Prepare yourselves for a real Korea rant. I’ve now been living in Korea the impossible country for four months (seriously, where did the time go?!), and the more I feel that I’m getting under the skin of the Koreans and their culture, the more I often feel completely frustrated, confused, and quite often disappointed.
I’ve previously shared my rants about Koreans and their brutal Korean honesty and the yes/no confusion on this blog. And that’s all still true. When commenting on something personal related to the other person, Koreans certainly don’t sugarcoat their words. “You look tired”, “You’re eyes are very big!”, “You’re really tall, is that normal for women in Denmark to be that tall?” or said to my husband “You don’t look Korean at all”. The latter is usually an insult, since looking Korean is considered a virtue. Having taken several verbal Korean slaps over the past few months, I’ve also come to notice that it’s pretty much only when commenting on people’s appearance that Koreans really speak their mind. In most other cases they will be vague, ambiguous, or even (at least from a Western standpoint) straight out insincere.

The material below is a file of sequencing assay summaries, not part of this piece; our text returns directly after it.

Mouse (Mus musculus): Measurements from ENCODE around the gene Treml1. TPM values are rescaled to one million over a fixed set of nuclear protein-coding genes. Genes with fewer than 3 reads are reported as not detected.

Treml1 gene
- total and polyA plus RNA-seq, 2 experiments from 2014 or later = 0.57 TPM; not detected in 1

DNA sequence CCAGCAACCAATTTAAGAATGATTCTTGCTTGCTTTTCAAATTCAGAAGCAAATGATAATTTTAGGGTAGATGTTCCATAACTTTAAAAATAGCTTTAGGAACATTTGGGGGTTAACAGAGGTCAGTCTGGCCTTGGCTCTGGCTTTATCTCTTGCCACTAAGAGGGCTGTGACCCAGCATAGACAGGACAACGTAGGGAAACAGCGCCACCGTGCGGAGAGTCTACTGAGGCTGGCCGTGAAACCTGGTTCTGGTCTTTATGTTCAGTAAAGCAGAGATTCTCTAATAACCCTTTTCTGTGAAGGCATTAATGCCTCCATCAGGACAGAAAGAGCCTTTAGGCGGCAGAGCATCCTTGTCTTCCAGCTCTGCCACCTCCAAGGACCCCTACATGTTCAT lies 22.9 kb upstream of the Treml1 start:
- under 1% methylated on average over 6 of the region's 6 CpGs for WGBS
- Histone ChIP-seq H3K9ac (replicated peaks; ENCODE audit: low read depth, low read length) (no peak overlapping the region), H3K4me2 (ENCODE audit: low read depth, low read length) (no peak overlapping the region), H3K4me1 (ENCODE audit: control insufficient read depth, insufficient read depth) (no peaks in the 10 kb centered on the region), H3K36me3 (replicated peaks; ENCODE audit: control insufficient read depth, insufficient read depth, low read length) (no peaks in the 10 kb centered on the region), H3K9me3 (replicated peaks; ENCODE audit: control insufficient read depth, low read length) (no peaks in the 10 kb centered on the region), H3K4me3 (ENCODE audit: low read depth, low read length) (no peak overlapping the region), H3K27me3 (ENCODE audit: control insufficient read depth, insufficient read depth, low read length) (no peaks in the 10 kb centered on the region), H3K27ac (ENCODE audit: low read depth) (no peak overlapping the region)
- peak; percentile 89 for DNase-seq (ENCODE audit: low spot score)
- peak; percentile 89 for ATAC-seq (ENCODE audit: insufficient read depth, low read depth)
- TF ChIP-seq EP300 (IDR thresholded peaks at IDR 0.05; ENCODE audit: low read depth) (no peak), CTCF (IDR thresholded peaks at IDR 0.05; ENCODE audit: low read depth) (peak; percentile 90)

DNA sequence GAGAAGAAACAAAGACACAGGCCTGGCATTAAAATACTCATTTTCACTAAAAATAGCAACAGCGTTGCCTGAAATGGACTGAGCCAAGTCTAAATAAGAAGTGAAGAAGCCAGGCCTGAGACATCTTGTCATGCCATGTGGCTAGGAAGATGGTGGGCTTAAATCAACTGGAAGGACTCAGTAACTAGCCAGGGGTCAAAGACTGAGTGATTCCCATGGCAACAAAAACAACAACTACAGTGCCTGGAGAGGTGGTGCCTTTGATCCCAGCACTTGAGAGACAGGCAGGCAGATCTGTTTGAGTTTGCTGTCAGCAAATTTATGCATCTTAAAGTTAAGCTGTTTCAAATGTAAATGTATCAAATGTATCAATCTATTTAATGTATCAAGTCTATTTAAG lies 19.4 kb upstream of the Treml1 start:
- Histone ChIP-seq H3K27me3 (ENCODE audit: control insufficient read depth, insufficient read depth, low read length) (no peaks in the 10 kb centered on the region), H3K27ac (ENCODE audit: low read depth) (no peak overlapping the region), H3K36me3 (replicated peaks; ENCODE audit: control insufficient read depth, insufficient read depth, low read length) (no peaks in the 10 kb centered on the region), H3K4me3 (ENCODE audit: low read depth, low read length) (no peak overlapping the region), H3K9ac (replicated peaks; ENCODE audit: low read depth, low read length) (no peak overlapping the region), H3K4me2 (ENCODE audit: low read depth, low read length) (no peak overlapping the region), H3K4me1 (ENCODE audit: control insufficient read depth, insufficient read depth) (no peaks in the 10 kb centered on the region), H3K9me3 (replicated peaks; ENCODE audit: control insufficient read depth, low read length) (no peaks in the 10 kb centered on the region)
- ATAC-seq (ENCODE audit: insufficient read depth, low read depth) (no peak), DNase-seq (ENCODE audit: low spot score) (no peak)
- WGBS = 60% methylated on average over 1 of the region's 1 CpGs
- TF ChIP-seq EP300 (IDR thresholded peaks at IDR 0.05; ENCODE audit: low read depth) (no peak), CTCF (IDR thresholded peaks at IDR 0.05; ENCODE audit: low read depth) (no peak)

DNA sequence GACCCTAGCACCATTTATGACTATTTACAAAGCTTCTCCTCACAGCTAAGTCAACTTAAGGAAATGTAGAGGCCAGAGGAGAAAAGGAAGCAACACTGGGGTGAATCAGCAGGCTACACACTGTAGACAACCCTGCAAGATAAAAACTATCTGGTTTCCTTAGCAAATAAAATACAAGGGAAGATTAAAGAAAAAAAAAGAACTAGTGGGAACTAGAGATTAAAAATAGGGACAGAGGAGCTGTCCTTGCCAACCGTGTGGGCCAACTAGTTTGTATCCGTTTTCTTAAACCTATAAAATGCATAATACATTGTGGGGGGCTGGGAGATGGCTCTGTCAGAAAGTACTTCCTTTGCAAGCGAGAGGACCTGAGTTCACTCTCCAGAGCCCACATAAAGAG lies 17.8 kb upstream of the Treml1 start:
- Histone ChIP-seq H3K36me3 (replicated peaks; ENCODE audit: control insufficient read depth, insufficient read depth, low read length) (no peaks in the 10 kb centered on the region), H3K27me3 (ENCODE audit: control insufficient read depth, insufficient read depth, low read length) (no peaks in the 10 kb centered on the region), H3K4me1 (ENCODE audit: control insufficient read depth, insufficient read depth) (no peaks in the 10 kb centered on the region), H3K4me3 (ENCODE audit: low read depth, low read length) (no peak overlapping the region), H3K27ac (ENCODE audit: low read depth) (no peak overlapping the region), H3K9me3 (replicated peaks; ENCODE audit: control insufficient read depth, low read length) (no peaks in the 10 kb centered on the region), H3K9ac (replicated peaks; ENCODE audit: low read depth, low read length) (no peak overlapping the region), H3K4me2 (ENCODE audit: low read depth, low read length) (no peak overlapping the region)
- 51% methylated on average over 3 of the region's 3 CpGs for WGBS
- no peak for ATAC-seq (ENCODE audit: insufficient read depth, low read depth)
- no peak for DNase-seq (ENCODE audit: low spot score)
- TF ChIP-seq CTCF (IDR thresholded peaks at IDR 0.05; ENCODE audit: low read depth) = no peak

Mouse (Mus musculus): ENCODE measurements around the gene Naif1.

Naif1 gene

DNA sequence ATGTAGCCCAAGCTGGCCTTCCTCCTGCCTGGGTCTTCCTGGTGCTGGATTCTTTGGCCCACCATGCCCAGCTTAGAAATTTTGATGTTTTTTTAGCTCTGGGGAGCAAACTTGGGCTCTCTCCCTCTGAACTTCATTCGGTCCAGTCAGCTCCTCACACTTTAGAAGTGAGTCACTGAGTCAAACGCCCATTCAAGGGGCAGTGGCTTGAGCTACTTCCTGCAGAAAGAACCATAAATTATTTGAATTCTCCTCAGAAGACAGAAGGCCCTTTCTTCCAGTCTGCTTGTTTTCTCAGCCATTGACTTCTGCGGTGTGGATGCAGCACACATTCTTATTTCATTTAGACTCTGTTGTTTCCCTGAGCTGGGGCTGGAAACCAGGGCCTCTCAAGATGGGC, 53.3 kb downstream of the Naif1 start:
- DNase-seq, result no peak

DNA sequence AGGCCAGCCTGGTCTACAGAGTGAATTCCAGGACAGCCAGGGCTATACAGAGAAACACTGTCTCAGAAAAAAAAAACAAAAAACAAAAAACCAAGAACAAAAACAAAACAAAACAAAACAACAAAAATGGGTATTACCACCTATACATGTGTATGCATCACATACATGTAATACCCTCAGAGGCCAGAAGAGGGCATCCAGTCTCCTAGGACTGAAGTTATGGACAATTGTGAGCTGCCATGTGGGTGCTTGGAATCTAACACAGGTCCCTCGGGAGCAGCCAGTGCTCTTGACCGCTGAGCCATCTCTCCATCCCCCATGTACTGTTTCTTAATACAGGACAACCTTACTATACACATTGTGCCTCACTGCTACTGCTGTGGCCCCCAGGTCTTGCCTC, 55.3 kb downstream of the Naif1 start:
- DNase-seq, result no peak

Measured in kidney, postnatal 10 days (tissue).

I’ve lost count on how many times Koreans have expressed polite intentions without meaning it. A few examples: When I first arrived at Sogang, so many of my new colleagues would give me their phone number and tell me to call them if I needed anything. “Wow, that seems nice”, I thought. Not that I’d ever call up a random new colleague over trivial daily problems, though. And they know that. They know that I will never call, they know they will never actually have to help me with anything, because I won’t dare to ask. So why do they do this? I would personally never give anyone my number and tell them to call me, if I didn’t mean it. I’m used to a culture where a word is a word, and where trust is broken when words are broken. You say you do something, you do it. You express a certain intention only when you truly mean it. If you don’t want people to expect anything from you, you make no promises to them and they won’t. But Koreans like to create a positive atmosphere by creating positive expectations. To them it doesn’t matter that both parties (or in the beginning for me, just one party) know that it’s just an empty promise.